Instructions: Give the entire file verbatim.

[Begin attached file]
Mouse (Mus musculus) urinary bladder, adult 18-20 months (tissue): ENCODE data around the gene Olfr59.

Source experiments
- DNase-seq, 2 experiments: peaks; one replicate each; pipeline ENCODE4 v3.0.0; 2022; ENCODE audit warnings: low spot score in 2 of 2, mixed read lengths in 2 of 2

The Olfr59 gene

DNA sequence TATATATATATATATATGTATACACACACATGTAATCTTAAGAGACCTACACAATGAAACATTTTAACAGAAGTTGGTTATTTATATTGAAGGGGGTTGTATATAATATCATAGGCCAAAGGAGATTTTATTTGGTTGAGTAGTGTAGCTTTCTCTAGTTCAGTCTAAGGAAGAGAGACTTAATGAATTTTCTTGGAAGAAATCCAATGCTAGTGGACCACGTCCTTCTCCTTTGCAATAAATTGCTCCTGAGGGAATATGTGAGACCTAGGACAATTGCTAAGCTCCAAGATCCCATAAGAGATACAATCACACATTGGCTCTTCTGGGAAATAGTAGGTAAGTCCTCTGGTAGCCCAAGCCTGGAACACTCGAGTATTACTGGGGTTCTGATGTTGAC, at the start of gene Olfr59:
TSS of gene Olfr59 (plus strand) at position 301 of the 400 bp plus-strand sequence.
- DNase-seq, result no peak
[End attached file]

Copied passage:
Mouse (Mus musculus) urinary bladder, adult 18-20 months (tissue): ENCODE data around the gene Olfr59.

Source experiments
- DNase-seq, 2 experiments: peaks; one replicate each; pipeline ENCODE4 v3.0.0; 2022; ENCODE audit warnings: low spot score in 2 of 2, mixed read lengths in 2 of 2

The Olfr59 gene

DNA sequence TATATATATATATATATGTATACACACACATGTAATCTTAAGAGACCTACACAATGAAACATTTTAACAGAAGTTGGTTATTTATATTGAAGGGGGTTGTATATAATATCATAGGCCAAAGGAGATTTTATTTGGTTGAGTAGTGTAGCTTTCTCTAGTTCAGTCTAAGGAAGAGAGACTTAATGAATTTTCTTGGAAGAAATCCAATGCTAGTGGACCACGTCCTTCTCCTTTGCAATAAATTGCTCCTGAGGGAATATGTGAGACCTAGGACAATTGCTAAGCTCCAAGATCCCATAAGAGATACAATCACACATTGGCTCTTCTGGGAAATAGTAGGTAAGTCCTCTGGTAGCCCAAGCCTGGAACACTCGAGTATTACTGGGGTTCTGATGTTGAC, at the start of gene Olfr59:
TSS of gene Olfr59 (plus strand) at position 301 of the 400 bp plus-strand sequence.
- DNase-seq, result no peak